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1 September 2014 Edition

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Antrim’s date with destiny

Between the Posts

Respect for Jim Nelson in coaching and hurling extends far beyond his native Antrim

YOU KNOW a hurler by his hands. Knobbly, gnarled knuckles. Disfigured digits, sometimes swelling from arthritic joints. Icy extremities where the blood supply is waning. Usually, the grip once lashed to a camán remains vice-like long after the hurl is gone.

As I greet Jim Nelson, former manager of Antrim, there’s a lifetime of hurling in his firm and friendly handshake.

It’s 25 years now since he steered Antrim to the All-Ireland hurling final of 1989. The ’80s in Antrim were dark days, in more ways than one. When Antrim played Cork in the 1986 All-Ireland semi-final, one Dublin paper jibed “Antrim come down for their annual farce”.

Undeterred by anti-Northern prejudices or the unequal odds, Jim Nelson took the helm in 1987. When Antrim played Kilkenny in Dundalk the following year, the Cats needed all nine lives to escape with a narrow win. That day meant all the more to me as the under-age Saffron team on which I played took the same field going on to win an all-Ireland title.

Jim Nelson recalled it with ease.

“The big one then was in ’89, whenever we played Offaly to stay up in Division One. It was a hammer and tongs thing for a while. I think it was the shortest team talk I ever gave to that side. I just told them: ‘You know what you’ve to do. Our backs are to the wall.’”

Antrim triumphed by a fine margin. Weeks later, the Saffrons again edged victory over Offaly, in play-offs to retain Division 1 status. As fate would have it, the two counties were also drawn in the All-Ireland semi-final.

“Everybody was saying to us that we’d no chance; that we were underdogs. I couldn’t figure that out. I said we beat this team twice in the same year. How could we be underdogs?”

But this form against Offaly also evoked pressure.

“I knew we’d beaten them twice, why could we not beat them a third time? So I was under more pressure in that game than in any other game the whole time I was there.”

It was written in the manager’s face. As the late James McNaughton left the pre-match team meeting, he spoke to Jim Nelson on his way out.

“I hope I don’t feel as bad as you look. You’re as white as a ghost,” said the former Antrim star.

Tactically, Antrim got it right. The game-plan centred on neutralising Offaly midfielder Joachim Kelly.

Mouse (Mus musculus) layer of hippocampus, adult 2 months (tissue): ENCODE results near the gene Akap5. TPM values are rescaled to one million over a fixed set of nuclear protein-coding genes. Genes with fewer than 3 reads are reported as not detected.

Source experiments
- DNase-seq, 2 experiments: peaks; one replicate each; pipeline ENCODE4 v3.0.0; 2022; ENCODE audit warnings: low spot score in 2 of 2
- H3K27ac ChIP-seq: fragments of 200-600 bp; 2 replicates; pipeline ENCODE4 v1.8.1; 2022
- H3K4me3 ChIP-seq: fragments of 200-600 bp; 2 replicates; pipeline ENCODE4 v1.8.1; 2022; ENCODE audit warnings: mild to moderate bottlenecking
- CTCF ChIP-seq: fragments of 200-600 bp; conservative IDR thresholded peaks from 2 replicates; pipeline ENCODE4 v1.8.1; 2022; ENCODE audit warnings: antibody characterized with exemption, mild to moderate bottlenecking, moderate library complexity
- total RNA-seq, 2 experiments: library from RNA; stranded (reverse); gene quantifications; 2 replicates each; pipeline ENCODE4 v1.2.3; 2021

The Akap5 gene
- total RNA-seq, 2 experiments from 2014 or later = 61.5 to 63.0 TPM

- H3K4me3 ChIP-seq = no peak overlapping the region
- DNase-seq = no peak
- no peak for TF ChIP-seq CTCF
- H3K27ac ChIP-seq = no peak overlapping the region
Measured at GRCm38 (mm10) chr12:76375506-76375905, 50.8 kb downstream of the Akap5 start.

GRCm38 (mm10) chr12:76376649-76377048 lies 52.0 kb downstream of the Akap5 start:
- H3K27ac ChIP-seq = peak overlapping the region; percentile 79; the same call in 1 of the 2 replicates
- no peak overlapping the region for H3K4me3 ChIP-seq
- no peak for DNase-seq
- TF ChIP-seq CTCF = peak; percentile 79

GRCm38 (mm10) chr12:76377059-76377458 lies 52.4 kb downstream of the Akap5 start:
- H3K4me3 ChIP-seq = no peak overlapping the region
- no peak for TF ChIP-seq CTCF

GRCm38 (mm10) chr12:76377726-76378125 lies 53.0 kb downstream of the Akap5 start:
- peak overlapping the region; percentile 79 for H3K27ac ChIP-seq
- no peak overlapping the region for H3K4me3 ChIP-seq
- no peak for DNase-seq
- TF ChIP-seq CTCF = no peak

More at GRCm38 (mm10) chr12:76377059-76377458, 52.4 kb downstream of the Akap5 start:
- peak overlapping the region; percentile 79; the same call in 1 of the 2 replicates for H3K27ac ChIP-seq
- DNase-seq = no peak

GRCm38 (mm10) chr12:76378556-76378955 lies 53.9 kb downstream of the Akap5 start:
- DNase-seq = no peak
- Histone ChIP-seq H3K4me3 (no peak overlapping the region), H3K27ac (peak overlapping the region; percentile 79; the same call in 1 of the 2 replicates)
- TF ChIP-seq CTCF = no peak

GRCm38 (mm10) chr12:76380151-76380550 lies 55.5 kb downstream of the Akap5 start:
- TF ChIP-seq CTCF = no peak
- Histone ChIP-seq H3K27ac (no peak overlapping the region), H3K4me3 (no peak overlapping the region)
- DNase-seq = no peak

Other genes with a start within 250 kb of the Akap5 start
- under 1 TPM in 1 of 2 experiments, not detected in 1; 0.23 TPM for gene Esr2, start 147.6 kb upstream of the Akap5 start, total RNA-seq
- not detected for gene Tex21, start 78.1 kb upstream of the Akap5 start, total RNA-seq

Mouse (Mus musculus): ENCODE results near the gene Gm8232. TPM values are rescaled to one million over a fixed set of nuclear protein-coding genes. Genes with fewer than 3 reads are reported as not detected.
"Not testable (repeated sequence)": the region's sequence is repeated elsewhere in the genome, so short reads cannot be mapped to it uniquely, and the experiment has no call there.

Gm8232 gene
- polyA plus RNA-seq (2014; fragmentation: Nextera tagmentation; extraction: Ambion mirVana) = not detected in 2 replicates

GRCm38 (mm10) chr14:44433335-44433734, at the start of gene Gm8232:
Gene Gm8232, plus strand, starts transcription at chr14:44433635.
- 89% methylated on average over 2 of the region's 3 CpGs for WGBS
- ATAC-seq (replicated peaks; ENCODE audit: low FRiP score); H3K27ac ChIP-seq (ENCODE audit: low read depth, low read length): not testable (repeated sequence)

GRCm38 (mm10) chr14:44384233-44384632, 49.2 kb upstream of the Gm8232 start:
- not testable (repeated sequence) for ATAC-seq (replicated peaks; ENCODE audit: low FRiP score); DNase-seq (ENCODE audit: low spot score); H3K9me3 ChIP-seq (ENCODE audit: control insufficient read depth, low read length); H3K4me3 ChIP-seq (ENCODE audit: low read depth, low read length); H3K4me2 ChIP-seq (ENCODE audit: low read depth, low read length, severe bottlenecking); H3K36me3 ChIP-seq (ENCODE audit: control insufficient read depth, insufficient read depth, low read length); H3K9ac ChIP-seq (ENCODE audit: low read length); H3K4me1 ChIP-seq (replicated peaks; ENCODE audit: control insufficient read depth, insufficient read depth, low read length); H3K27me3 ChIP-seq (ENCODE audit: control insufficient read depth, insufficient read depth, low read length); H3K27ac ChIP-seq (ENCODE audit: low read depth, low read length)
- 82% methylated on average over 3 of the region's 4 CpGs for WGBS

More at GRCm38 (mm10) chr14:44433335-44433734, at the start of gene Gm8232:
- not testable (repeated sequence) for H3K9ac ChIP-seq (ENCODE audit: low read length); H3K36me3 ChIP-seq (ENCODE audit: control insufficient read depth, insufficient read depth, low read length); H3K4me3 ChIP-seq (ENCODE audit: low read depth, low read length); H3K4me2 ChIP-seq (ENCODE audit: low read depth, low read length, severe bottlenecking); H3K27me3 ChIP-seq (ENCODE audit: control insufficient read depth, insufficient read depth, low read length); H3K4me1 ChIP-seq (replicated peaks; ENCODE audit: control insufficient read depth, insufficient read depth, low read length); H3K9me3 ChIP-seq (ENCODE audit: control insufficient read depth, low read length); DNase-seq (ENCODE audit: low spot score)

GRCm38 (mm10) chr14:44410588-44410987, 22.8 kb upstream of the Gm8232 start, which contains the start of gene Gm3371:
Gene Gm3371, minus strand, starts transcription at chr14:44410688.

“To me that was an effective move in that their heartbeat wasn’t ticking. We never let him breathe at all.”

Well-supplied from long-range puck-outs, Antrim forwards Ciaran Barr, Donal Armstrong and Olcan ‘Cloot’ McFetridge besieged the Offaly goalmouth.

“Cloot scored another goal when he was nearly lying on the ground. He was falling. It got goal of the year. Nobody else could have scored that goal, only Cloot because he used a small 34-inch stick. He was unbelievable.”

At the end, Offaly gave victorious Antrim a guard of honour as they departed Croke Park to face Tipperary. Nelson was left to prepare for Antrim’s first All-Ireland final since 1943.

“I couldn’t have gone to somebody else in Antrim and say: What did you do when you got to the All-Ireland?”

Another setback occurred before the final. A challenge match arranged with another county was cancelled.

“We were let down very badly on that because we had figured that, two weeks before, we’d get a good game.”

In the All-Ireland final, Tipperary prevailed.

“At the end of the day we were beaten by a better team on the day. In the early parts of the final we had an opportunity to score a goal or two and we took points. I think it would have settled us a lot better if we had got a goal.”

The final Saffron strike-rate of 3-9 might have won previous titles in Nelson’s view. But Tipperary’s firepower proved too much. Full-forward Nicky English was spoilt with supply from his midfield, scoring 2-12 half of his team’s winning tally of 4-24.

“It wouldn’t have mattered who was on Nicky English that day –– the quality ball he was getting in, anyone could have played his position.”

Post-match jibes by English about Antrim have not been forgotten.

“Tipperary were a great team but they were in your face with it. They had this air of grandeur about themselves. That there was nobody who should be on the same field as them. For Antrim to be in there at the top table didn’t sit well with them. They didn’t respect Antrim.”

Respect for Jim Nelson in coaching and hurling extends far beyond his native Antrim. He is retired now. Whilst his old adversaries, Tipperary, compete for the Liam McCarthy Cup, Jim Nelson’s battle is against cancer. But his handshake remains as strong as ever.

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